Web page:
KJIPUKTUK (Halifax) – One of my favourite spots around Halifax is a small, somewhat hidden cemetery at the beautiful Cole Harbour Heritage Park. 40 people are buried there in unmarked graves, all residents of the Cole Harbour Poor Farm, a place where poor people and people living with mental disabilities would be forcibly warehoused under the most terrible conditions. People put some white crosses there to mark its history, and the place feels special and steeped in significance.
At one time, not that long ago, there used to be poor houses and poor farms all over Nova Scotia. It’s only in the fifties and sixties that municipal and provincial governments closed them down.
Now, thanks to Brenda Thompson, there is an excellent book that describes the phenomenon in all its gruesome detail. There’s a lot of people’s history in A wholesome horror: poor houses in Nova Scotia.
Poor houses is where you ended up if you couldn’t take care of yourself anymore because of poverty and/or mental illness. Once there, you weren’t allowed to leave. If married you’d be separated from your spouse and children. If you were suffering from mental health issues you could be locked up, confined in a dark room, handed food through a small window, in some cases, as Thompson details, for as long as forty terrible years.
If you were able to work you might well be auctioned off by a municipality, to work for the successful bidder who might farm you out for profit in his turn. Sexual abuse of female workers was common in these situations.
As you’d expect in such a book, there is a chapter with details on each poor house in the province, all 30 or so. That’s good stuff, but chapters on the cruel fate of Black and Mi’kmaw poor house inmates, and Thompson’s efforts throughout to dig out authentic first voice accounts of life in the poor house are what make the book so fascinating.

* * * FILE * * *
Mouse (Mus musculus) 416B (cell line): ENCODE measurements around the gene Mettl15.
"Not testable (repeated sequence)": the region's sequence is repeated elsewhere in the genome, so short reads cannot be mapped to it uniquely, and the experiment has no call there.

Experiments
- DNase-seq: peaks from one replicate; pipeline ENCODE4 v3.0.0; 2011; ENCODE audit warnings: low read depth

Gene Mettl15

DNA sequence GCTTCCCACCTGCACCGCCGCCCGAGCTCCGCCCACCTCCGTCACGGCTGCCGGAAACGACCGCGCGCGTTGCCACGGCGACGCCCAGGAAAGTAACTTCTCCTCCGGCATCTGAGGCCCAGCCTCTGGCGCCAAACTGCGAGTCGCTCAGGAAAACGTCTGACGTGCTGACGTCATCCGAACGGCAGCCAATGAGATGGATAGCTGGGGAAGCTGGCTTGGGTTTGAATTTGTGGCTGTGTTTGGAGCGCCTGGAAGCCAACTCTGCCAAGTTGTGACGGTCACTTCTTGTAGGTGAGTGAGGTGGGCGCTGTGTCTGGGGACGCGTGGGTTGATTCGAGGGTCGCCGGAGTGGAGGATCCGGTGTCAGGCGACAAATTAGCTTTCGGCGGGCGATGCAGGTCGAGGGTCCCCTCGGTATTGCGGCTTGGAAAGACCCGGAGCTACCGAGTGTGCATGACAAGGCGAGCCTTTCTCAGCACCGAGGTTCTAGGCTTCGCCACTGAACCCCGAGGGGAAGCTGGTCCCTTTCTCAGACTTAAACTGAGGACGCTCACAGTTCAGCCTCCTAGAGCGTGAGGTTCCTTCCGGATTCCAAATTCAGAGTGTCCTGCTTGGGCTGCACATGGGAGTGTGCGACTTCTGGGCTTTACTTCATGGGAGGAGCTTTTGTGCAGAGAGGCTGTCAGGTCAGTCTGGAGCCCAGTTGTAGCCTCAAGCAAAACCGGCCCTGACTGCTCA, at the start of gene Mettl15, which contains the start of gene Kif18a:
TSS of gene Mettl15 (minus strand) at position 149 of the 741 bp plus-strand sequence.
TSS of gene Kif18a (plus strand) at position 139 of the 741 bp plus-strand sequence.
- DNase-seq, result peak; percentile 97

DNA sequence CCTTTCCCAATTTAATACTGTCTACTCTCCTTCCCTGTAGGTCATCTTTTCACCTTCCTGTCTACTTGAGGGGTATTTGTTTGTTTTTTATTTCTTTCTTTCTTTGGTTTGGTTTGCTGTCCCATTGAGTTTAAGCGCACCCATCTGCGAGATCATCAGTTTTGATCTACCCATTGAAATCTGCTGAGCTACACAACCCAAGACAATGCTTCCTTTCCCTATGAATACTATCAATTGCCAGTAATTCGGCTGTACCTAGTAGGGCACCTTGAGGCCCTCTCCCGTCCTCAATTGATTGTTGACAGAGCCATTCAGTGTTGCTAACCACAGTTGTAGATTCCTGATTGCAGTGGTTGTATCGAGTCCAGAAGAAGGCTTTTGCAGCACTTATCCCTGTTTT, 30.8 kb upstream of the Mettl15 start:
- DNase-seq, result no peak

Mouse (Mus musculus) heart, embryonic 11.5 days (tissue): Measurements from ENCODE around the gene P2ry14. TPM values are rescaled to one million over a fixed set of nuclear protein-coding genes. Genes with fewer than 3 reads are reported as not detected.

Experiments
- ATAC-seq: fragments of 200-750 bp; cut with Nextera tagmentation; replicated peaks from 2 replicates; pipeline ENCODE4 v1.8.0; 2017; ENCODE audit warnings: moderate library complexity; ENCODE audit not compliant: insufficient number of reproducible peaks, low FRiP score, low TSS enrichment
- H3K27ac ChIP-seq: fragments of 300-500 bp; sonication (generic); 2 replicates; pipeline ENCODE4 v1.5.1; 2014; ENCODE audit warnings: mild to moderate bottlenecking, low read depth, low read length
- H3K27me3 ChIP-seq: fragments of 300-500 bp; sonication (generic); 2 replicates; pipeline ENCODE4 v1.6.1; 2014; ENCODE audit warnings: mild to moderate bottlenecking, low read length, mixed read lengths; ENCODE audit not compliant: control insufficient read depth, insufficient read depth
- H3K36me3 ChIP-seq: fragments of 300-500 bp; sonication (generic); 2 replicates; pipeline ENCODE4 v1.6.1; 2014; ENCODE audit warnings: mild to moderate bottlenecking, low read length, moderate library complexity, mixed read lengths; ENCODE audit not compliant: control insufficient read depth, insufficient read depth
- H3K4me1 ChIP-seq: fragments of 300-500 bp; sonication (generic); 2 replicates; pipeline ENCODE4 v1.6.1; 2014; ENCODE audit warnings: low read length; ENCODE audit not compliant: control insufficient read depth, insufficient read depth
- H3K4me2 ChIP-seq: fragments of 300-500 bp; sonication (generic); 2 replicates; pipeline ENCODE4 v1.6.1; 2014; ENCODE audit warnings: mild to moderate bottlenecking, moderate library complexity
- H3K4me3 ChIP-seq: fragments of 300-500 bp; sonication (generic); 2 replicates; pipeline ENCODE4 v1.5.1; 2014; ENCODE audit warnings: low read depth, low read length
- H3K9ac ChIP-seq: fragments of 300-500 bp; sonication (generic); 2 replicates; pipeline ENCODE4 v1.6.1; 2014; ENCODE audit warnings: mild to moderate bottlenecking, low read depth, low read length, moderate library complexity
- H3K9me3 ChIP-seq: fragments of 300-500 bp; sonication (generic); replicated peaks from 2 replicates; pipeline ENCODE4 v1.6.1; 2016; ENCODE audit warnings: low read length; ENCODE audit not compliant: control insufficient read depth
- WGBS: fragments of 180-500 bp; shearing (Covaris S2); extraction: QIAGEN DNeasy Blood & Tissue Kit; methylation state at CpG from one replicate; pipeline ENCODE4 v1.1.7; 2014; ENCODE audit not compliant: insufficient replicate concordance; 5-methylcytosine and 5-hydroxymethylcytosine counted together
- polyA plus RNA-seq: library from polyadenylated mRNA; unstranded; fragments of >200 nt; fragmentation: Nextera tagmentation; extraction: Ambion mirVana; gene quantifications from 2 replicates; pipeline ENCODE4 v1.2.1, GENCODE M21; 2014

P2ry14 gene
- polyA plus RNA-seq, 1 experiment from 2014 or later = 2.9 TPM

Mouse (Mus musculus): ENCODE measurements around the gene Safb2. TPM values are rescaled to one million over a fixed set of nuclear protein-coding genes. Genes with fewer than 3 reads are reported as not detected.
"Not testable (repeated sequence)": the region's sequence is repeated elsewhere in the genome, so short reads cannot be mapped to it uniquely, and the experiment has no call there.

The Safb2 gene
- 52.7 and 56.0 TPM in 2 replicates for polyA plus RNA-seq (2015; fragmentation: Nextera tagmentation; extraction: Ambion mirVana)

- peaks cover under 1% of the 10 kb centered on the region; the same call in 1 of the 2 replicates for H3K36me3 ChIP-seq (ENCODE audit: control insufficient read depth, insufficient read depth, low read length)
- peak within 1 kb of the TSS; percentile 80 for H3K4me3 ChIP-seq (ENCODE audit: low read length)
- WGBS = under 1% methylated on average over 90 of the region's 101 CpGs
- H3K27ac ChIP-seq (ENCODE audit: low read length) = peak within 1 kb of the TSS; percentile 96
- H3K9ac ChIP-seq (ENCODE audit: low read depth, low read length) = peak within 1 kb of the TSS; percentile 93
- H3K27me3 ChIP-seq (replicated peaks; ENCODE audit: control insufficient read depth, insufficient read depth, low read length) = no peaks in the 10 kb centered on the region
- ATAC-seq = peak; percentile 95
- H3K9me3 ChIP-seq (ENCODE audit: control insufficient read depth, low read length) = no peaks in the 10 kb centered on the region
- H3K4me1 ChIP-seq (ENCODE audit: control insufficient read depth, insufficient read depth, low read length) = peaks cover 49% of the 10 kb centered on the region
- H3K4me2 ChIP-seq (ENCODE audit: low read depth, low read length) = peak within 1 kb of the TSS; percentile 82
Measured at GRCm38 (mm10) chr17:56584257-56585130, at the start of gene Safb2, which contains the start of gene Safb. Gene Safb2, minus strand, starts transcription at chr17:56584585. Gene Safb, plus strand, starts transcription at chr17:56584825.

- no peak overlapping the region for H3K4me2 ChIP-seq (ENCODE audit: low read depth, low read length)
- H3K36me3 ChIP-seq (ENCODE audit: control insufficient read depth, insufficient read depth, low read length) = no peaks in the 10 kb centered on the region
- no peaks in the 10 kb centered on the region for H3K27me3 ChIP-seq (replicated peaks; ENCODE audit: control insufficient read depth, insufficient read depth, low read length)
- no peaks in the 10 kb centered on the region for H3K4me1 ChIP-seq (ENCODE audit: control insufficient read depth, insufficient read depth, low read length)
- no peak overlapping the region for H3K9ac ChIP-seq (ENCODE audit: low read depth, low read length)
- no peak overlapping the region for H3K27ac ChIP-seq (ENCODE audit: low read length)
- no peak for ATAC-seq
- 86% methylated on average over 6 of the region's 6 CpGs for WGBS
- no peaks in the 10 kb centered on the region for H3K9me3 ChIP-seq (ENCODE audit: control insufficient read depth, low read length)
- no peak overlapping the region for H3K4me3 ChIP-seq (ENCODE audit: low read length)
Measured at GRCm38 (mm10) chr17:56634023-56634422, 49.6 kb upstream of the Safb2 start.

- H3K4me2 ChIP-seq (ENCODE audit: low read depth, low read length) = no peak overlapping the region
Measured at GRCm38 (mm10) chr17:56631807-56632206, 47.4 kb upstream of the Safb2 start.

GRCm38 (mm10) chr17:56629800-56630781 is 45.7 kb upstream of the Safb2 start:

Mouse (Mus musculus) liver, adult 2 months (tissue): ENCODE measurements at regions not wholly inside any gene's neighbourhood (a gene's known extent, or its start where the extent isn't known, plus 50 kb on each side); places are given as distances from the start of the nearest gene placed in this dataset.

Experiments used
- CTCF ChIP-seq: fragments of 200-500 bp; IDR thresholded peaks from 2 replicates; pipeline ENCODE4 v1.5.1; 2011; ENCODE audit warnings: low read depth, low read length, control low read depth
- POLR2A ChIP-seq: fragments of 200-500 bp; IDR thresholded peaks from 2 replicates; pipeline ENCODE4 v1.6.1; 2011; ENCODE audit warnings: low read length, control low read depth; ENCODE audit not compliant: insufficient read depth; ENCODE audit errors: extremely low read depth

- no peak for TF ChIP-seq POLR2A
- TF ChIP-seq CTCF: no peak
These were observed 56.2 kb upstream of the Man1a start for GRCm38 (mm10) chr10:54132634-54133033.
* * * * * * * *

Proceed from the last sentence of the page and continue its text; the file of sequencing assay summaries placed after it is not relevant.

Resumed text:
The title of the book, a wholesome horror, comes from a quote by English philosopher Jeremy Bentham (1748-1832), who argued that poor houses be made into “an object of wholesome horror,” because if we’re too nice to poor people everybody would want to be poor, nobody would be interested in a honest day’s work, and society would come crashing down.
I know Thompson not just as a Nova Scotia Advocate contributor, but as a tireless poverty activist and advocate. Thompson in her neck of the woods quietly goes to bat for the many victims of Community Services heartless regime, today’s version of the poor house superintendents of old.
That compassion and anger is evident throughout the book, which includes a short chapter on the currents state of social assistance. That old notion that you must be punished for being on welfare through great suffering and loss of dignity is still very much alive, Thompson believes.
“Provincial legislation turns our social assistance system into its own wholesome horror by making life on social assistance as miserable as possible. Social assistance recipients are required to disclose extremely personal details about their lives and are expected to live on monies that are not nearly enough to meet their basic needs. They are often made to jump through many hoops – including “training”, “workshops”, and “education”, while not recognizing or adequately funding childcare, transportation or eledercare, amongst other needs, and are cut off from benefits without warning or explanation,” writes Thompson.
There’s one historic wrong that could easily be righted when it comes to poor houses, Thompson suggests, and that is how we honour its residents who suffered so much. In Cole Harbour some kind people placed crosses to mark the spot of their burials, but this is not always the case.
The old public library on Spring Garden Road sits atop the remains of an estimated 4,500 paupers. We may not know it, but Haligonians at the time certainly did. The graves were shallow (to save money), and the smell at that part of Spring Garden was often unbearable, Thompson tells us.
“Even in our present time, this fine cemetery (The Old Burying Ground, across the street), receives federal taxpayers’ moneys to restore and maintain the burial place of the comfortably rich, while the poor across the street remain unmarked, unacknowledged and forgotten, simply because they didn’t have any money,” writes Thompson.
A plaque is the least we can do.
A Wholesome Horror. Poor Houses in Nova Scotia. By Brenda Thompson. SSP publications. ISBN 978-0-9868733-5-5. Available at a few selected bookstores, public libraries, and through the publisher. (Also online, through Amazon and Chapters, but hopefully you will find a better way)